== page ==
Blake Snow

content advisor, recognized journalist, bodacious writer-for-hire

As seen on CNN, NBC, ABC, Fox, Wired, Yahoo!, BusinessWeek, Wall Street Journal
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Closing time: Eight months of million dollar UX and content strategy was fun

And now a word from the department of horn tooting…

horn

I just completed an eight month review of user experience and content strategy for a $5 million dollar software project. It was one of the most rewarding and elaborate gigs I’ve had the pleasure of working on in recent years.

Better yet, it wasn’t for a software company. It was for an offline company that’s building new software to reach more customers. (NOTE: I don’t have anything against software companies. It’s just working as a software critic for offline and/or hardware companies is a lot more enjoyable, since they value your expertise more than someone paying you to fill in talent gaps.)

It wasn’t the largest project I’ve worked on. I’ve had a tiny say in the outcome of more costly developments budgeted at $20 million. But it’s certainly the one that called on my expertise the most.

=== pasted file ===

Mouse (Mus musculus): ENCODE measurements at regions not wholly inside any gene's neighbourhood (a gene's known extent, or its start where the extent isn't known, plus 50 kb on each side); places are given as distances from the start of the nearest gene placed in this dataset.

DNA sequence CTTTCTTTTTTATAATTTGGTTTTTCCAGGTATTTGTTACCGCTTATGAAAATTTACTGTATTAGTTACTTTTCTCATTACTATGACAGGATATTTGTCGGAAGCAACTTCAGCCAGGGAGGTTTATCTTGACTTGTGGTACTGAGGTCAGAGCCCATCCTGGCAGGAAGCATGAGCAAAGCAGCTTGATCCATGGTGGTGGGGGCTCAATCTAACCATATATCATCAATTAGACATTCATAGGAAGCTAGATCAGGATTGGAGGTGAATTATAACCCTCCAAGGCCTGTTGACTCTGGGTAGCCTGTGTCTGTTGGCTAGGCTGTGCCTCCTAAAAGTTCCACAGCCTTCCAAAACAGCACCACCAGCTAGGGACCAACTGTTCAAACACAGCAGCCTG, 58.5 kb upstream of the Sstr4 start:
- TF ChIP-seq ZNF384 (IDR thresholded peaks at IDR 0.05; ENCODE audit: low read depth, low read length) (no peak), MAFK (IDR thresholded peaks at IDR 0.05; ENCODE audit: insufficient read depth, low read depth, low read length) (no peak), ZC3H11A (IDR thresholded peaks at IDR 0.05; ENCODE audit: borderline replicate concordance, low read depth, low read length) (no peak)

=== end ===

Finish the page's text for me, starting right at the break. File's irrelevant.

More than 300 hours billed, 100 pages of written analysis (single spaced for all you college kids), across 12 different disciplines. I did user evaluations, analytics research, and my absolute favorite: content strategy.

But not only did the client pay me for my recommendations, they actually listened to me. My supervising manager was the most profesional and respectful I’ve ever worked with. She appreciated the work and incorporated my good ideas into the project, while putting my bad or otherwise poorly thought-out ideas quickly to rest right in front of me. The most assertive client I can remember.

Not only that, but the gig was pure strategy. They haven’t even started the design and development portions. And that’s what made this project what ’90s kids would call “the bomb.” It paid well. And my nine years of post baccalaureate carreer experience was all being put to good use. More than anything, it felt good to be wanted and listened to.

In terms of work, one of the worst feelings is having someone pay for your ideas, only to see them being thrown to the way side later. Admittedly, that’s better than not getting paid for your ideas. But it’s not as satisfactory as getting paid for your ideas while seeing them show up in the result.

That’s what made this project so rewarding.

Thank you, ma’am, I’ll have another.